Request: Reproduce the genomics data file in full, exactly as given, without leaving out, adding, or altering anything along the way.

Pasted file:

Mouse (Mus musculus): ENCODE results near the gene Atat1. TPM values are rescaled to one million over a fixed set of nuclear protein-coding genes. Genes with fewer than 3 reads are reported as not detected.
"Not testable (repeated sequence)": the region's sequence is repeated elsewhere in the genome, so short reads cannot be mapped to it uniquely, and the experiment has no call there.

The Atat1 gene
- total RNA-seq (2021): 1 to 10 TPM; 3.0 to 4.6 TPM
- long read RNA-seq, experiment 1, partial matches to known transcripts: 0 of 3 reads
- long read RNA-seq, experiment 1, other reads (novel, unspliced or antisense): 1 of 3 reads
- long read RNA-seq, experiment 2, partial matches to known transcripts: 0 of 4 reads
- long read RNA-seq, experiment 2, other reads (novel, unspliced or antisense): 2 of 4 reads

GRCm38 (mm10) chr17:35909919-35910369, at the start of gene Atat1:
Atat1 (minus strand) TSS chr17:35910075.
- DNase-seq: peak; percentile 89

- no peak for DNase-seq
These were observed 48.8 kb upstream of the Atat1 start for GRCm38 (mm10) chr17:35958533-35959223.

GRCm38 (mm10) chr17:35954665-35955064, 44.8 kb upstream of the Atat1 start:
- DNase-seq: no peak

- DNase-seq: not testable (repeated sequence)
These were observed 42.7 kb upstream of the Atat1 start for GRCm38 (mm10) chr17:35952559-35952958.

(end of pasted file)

Mouse (Mus musculus): ENCODE results near the gene Atat1. TPM values are rescaled to one million over a fixed set of nuclear protein-coding genes. Genes with fewer than 3 reads are reported as not detected.
"Not testable (repeated sequence)": the region's sequence is repeated elsewhere in the genome, so short reads cannot be mapped to it uniquely, and the experiment has no call there.

The Atat1 gene
- total RNA-seq (2021): 1 to 10 TPM; 3.0 to 4.6 TPM
- long read RNA-seq, experiment 1, partial matches to known transcripts: 0 of 3 reads
- long read RNA-seq, experiment 1, other reads (novel, unspliced or antisense): 1 of 3 reads
- long read RNA-seq, experiment 2, partial matches to known transcripts: 0 of 4 reads
- long read RNA-seq, experiment 2, other reads (novel, unspliced or antisense): 2 of 4 reads

GRCm38 (mm10) chr17:35909919-35910369, at the start of gene Atat1:
Atat1 (minus strand) TSS chr17:35910075.
- DNase-seq: peak; percentile 89

- no peak for DNase-seq
These were observed 48.8 kb upstream of the Atat1 start for GRCm38 (mm10) chr17:35958533-35959223.

GRCm38 (mm10) chr17:35954665-35955064, 44.8 kb upstream of the Atat1 start:
- DNase-seq: no peak

- DNase-seq: not testable (repeated sequence)
These were observed 42.7 kb upstream of the Atat1 start for GRCm38 (mm10) chr17:35952559-35952958.